Steel Products

As Biden Reviews Section 232, Steel Caucus Urges Status Quo

Written by Michael Cowden

The Congressional Steel Caucus–in a bi-partisan show of unity–has asked President Joe Biden to keep Section 232 tariffs and quotas in place.

The request comes as the Biden administration has acknowledged that a review of trade policies enacted by former President Donald Trump is ongoing.

 “The review is underway of the previous administration’s trade policy to determine what steps need to be taken. So that includes, you know, decisions on tariffs,” White House Press Secretary Jen Psaki said during a press briefing.steel trade

What the Steel Caucus Wants

Section 232 has led to a significant reduction in steel imports and allowed for US mills to invest in new plants, Steel Caucus leaders said in a letter addressed to the president.

But the protections remain necessary so that the steel industry “can continue its road to recovery,” they said.

“We remain concerned that the industry remains at risk due to the lingering effects of the pandemic. We know that as the U.S. economy begins to recover that it will be an attractive market for foreign producers to pursue,” they wrote.

The letter was signed by Steel Caucus Co-Chairmen Rep. Conor Lamb (D-Pa.) and Frank Mrvan (D-Ind.) as well as Co-Vice Chairmen Rep. Mike Bost (R-Ill.) and Rep Rick Crawford (R-Ark.)

“As the Biden-Harris administration reviews the existing tariffs and quotas in place on certain steel products, we strongly encourage the continuation of a comprehensive program,” the Steel Caucus leaders wrote.

The American Iron and Steel Institute (AISI), one of two key lobbying groups for the U.S. steel industry, applauded the letter.

“We appreciate the members of the Steel Caucus recognized that the new investments the steel industry is making, and our global leadership in the production of sustainable steel products, will be at risk if the existing tariffs and quotas do not remain in place,” AISI President and CEO Kevin Dempsey said.

The litany of investments is a long one: Big River Steel, now owned by U.S. Steel, has doubled capacity at its flat-rolled electric-arc furnace (EAF) mill in Osceola, Ark., to 3.3 million tons per year. Steel Dynamics Inc. (SDI) is building a new, $1.9 billion flat-rolled EAF mill in Sinton, Texas, expected to have annual capacity of 3 million tons per year and slated to start up this summer. Nucor and North Star BlueScope, meanwhile, are undertaking big expansions at their flat-rolled EAF mills in Ghent, Ky., and Delta, Ohio.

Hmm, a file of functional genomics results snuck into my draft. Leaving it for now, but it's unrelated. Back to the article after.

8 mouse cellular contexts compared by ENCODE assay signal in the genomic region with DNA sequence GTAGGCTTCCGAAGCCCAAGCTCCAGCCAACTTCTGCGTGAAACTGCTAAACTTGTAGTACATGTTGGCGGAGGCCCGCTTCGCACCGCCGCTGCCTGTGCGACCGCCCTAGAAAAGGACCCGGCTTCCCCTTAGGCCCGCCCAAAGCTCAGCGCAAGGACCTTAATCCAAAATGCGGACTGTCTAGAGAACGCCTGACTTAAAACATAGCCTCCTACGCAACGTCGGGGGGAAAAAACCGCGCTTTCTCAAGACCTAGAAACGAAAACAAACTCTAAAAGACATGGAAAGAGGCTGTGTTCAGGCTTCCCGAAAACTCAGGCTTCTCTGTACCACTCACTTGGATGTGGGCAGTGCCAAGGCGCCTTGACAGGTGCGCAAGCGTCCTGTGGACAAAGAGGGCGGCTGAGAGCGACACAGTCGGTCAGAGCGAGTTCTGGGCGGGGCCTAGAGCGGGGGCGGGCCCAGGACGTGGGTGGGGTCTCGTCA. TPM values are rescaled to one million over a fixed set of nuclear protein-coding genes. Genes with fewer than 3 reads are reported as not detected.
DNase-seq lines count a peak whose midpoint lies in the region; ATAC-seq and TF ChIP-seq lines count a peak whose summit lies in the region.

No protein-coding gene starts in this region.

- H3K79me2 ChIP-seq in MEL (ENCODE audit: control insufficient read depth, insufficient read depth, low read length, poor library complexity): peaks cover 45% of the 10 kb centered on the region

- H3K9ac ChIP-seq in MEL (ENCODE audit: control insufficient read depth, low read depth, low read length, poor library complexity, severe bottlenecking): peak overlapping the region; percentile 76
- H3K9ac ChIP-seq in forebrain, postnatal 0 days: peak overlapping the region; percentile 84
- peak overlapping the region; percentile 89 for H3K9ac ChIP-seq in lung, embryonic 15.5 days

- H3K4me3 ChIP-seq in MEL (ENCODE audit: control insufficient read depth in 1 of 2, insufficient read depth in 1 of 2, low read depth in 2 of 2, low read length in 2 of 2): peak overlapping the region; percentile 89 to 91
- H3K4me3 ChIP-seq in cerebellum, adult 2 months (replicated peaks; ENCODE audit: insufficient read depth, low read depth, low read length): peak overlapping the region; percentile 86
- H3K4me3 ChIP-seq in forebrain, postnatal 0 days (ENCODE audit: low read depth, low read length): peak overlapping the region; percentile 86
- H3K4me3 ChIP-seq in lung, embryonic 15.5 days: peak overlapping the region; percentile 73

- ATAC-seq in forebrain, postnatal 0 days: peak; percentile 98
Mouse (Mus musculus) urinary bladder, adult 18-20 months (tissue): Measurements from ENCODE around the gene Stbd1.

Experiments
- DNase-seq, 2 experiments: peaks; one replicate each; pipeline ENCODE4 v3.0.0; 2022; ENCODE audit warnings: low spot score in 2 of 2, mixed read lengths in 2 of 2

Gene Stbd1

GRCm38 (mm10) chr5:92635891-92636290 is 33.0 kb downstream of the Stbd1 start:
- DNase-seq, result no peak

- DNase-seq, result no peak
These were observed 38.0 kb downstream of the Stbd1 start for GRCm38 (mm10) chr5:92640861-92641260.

What the Chamber of Commerce Wants

But some steel consumers don’t think those additions are coming fast enough and have grown frustrated with long lead times and high prices at domestic mills. They would like to see Section 232 eased so that steel might be more readily sourced at competitive prices.

Steel Market Update’s average hot-rolled coil price stands at $1,150 per ton ($57.50/cwt), an all-time high.

And the U.S. Chamber of Commerce, an influential lobbying group for American businesses, would like to see the Biden administration end the tariffs.

“Doing so would not only ease the burden of tariffs and counter-tariffs borne by U.S. manufacturers and farmers, it would spur economic growth at a time when it’s badly needed. It would also enhance the administration’s ability to work cooperatively with allies to address shared concerns globally,” the group wrote in an issue brief

The UAE–Noise, Not Sound

The Biden administration has to date not shown its cards on Section 232.

Biden scrapped plans by former President Donald Trump to remove Section 232 tariffs from the United Arab Emirates (UAE). But it’s not clear whether that decision was indicative of how Biden will approach the tariff issue more broadly.

Biden’s press secretary Jen Psaki indicated that the UAE decision was separate from the broader review. “The previous administration’s decision to lift the existing tariff on the UAE … at the last hour was made clearly, in our view, on the basis of foreign policy issues unrelated to trade,” she said.

By Michael Cowden,

Michael Cowden

Read more from Michael Cowden

Latest in Steel Products